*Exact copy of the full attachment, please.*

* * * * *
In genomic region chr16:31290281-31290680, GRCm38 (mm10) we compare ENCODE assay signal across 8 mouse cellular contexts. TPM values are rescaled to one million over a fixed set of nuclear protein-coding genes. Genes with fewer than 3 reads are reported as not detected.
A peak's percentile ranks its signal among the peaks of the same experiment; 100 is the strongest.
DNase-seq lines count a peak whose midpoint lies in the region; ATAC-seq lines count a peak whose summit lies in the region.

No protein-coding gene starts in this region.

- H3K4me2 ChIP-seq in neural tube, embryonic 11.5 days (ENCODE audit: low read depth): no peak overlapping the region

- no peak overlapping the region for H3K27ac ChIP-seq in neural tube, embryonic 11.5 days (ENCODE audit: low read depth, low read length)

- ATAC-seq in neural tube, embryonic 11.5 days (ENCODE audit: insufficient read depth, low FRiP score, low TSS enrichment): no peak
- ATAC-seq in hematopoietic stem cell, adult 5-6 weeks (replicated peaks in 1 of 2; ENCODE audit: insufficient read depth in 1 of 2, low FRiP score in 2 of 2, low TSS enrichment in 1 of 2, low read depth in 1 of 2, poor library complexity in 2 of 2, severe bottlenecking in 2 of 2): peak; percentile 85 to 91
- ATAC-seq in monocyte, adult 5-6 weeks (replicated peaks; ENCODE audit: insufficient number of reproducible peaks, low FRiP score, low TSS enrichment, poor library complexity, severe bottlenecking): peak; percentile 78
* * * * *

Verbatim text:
In genomic region chr16:31290281-31290680, GRCm38 (mm10) we compare ENCODE assay signal across 8 mouse cellular contexts. TPM values are rescaled to one million over a fixed set of nuclear protein-coding genes. Genes with fewer than 3 reads are reported as not detected.
A peak's percentile ranks its signal among the peaks of the same experiment; 100 is the strongest.
DNase-seq lines count a peak whose midpoint lies in the region; ATAC-seq lines count a peak whose summit lies in the region.

No protein-coding gene starts in this region.

- H3K4me2 ChIP-seq in neural tube, embryonic 11.5 days (ENCODE audit: low read depth): no peak overlapping the region

- no peak overlapping the region for H3K27ac ChIP-seq in neural tube, embryonic 11.5 days (ENCODE audit: low read depth, low read length)

- ATAC-seq in neural tube, embryonic 11.5 days (ENCODE audit: insufficient read depth, low FRiP score, low TSS enrichment): no peak
- ATAC-seq in hematopoietic stem cell, adult 5-6 weeks (replicated peaks in 1 of 2; ENCODE audit: insufficient read depth in 1 of 2, low FRiP score in 2 of 2, low TSS enrichment in 1 of 2, low read depth in 1 of 2, poor library complexity in 2 of 2, severe bottlenecking in 2 of 2): peak; percentile 85 to 91
- ATAC-seq in monocyte, adult 5-6 weeks (replicated peaks; ENCODE audit: insufficient number of reproducible peaks, low FRiP score, low TSS enrichment, poor library complexity, severe bottlenecking): peak; percentile 78